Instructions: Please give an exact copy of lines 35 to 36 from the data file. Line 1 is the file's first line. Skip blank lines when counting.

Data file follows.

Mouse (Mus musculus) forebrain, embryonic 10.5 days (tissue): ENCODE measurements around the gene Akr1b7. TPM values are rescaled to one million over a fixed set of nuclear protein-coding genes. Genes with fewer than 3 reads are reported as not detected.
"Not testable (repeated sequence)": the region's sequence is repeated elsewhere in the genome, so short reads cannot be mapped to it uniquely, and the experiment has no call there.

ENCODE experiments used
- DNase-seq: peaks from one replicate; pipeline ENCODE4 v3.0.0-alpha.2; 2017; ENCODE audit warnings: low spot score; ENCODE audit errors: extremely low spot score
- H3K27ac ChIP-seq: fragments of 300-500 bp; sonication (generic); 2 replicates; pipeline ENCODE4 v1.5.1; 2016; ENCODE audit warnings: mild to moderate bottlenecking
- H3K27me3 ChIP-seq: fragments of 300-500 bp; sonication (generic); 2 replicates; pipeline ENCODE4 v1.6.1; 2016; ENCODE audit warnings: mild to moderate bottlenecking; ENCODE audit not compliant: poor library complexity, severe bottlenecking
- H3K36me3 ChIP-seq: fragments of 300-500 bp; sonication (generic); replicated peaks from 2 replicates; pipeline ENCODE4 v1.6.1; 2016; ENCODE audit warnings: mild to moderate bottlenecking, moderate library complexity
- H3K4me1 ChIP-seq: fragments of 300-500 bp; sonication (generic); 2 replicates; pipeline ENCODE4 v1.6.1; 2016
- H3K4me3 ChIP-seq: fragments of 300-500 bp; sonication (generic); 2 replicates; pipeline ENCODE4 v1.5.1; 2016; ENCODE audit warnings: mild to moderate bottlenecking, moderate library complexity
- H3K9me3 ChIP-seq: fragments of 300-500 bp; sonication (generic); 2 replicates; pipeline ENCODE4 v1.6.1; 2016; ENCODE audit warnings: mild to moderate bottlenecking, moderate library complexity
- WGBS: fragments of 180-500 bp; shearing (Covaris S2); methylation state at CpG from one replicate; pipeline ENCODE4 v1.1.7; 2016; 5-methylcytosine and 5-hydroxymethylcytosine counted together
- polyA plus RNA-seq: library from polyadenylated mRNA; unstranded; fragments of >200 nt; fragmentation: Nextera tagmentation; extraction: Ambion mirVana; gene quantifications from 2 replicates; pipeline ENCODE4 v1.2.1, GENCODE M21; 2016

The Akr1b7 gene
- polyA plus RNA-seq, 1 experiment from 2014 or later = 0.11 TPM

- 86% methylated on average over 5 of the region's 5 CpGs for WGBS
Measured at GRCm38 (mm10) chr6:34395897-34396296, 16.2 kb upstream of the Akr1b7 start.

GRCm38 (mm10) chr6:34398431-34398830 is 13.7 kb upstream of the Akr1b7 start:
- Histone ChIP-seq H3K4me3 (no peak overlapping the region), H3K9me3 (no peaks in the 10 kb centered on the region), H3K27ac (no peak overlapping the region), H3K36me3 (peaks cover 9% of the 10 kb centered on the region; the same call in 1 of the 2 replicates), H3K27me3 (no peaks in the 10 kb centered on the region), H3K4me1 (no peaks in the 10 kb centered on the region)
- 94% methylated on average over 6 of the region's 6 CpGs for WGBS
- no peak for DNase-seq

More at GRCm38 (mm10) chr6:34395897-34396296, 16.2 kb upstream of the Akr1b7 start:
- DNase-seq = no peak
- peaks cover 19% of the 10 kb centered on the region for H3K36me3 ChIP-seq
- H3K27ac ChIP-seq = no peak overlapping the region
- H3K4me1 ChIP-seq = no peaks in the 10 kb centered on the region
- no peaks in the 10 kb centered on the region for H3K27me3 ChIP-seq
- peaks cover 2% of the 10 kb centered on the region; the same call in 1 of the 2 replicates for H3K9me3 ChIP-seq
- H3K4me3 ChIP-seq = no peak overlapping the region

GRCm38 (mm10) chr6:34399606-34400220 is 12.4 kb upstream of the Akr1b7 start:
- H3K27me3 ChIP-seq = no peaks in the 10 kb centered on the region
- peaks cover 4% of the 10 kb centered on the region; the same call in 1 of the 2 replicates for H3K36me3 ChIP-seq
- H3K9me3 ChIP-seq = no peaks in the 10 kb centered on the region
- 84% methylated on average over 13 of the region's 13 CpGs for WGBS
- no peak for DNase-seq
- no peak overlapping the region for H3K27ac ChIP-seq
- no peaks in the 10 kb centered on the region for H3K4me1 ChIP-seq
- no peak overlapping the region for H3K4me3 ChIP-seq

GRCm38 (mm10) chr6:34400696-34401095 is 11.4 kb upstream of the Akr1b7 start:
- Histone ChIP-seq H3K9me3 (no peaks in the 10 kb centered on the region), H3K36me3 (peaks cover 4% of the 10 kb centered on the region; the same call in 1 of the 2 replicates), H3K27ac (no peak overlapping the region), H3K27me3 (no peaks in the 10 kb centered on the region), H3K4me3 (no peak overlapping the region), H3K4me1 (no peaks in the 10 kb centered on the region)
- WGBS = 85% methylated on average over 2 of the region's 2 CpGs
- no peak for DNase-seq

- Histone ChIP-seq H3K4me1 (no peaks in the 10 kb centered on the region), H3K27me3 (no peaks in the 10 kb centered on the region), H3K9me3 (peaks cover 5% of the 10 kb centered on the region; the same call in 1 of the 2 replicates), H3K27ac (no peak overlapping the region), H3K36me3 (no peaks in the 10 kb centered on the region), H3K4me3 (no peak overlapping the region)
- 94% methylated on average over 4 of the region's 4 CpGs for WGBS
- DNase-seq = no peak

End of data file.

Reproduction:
- no peak overlapping the region for H3K27ac ChIP-seq
- no peaks in the 10 kb centered on the region for H3K4me1 ChIP-seq